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Serum DNA Analysis May Identify Early Presence of Disease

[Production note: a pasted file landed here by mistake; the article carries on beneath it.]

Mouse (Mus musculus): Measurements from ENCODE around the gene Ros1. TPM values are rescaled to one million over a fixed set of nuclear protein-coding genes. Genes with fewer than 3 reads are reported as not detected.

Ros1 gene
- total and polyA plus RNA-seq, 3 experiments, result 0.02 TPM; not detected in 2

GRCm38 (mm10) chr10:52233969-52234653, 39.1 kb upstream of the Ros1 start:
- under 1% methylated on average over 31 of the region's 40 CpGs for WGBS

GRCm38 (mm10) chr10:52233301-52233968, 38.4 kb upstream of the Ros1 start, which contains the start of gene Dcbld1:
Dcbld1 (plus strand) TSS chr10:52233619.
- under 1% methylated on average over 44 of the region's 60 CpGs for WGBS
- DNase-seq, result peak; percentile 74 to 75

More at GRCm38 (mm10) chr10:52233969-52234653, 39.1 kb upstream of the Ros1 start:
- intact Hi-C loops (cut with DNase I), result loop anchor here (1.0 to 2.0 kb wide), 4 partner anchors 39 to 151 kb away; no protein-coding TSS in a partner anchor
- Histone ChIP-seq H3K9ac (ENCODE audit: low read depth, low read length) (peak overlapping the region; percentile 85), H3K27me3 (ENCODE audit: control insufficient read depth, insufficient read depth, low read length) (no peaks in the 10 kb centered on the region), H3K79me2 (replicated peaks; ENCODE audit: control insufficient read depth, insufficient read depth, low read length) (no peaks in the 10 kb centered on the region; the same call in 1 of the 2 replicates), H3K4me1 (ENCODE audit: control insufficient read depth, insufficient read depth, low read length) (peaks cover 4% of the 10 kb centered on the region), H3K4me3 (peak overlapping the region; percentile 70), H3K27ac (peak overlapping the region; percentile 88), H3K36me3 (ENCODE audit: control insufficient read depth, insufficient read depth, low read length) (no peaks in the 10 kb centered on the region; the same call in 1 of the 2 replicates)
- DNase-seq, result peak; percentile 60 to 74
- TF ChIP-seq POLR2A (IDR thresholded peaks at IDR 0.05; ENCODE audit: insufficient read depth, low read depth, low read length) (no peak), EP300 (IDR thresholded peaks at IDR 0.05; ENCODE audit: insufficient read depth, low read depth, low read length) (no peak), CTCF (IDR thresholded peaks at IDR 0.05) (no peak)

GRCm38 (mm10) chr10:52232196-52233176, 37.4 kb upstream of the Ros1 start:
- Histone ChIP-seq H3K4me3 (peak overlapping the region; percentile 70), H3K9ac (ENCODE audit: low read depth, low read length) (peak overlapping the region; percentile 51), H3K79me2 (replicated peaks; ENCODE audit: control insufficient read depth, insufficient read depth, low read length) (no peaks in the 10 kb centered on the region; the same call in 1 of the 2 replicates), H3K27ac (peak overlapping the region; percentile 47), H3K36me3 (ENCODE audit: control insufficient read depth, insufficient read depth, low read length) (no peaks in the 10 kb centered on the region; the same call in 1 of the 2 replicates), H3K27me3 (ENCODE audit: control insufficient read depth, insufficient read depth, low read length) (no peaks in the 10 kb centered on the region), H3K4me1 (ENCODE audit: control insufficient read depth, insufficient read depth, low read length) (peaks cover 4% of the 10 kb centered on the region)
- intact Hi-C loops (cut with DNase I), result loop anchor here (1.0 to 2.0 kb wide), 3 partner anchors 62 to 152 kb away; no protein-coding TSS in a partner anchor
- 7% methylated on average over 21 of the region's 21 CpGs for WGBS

A new study further confirms the potential diagnostic and prognostic utility of using circulating fragments of DNA to detect early-stage disease, according to researchers from Chronix Biomedical and collaborating institutions who reported their findings online on May 27 in Zoonoses and Public Health. The DNA fragments, referred to as serum DNA, are released into the blood stream in trace amounts during the disease process. Chronix Biomedical has developed proprietary technology that it says can find, isolate, and identify these serum DNA sequences, enabling very early detection of an underlying disease state or of a change in response to treatment. In the current study, the researchers were able to identify specific signature sequences in serum DNA before clinical symptoms appeared in animals experimentally infected with BSE (bovine spongiform encephalopathy or mad cow disease). "These new results add to the growing body of scientific data validating the value of serum DNA as an early indicator of disease, and also advance our unique ability to apply these findings to the development of laboratory tests for routine clinical use," said Dr. Howard Urnovitz, CEO of Chronix, and one of the authors of the study. "Using our proprietary technology and next-generation sequencers, we were able to identify distinctive DNA signatures indicating the presence of BSE in all of the infected animals well before clinical symptoms appeared." These new findings follow three previous published studies demonstrating the utility of using serum DNA to identify human cancers, human infectious disease, and BSE. [Press release] [Zoonoses and Public Health abstract]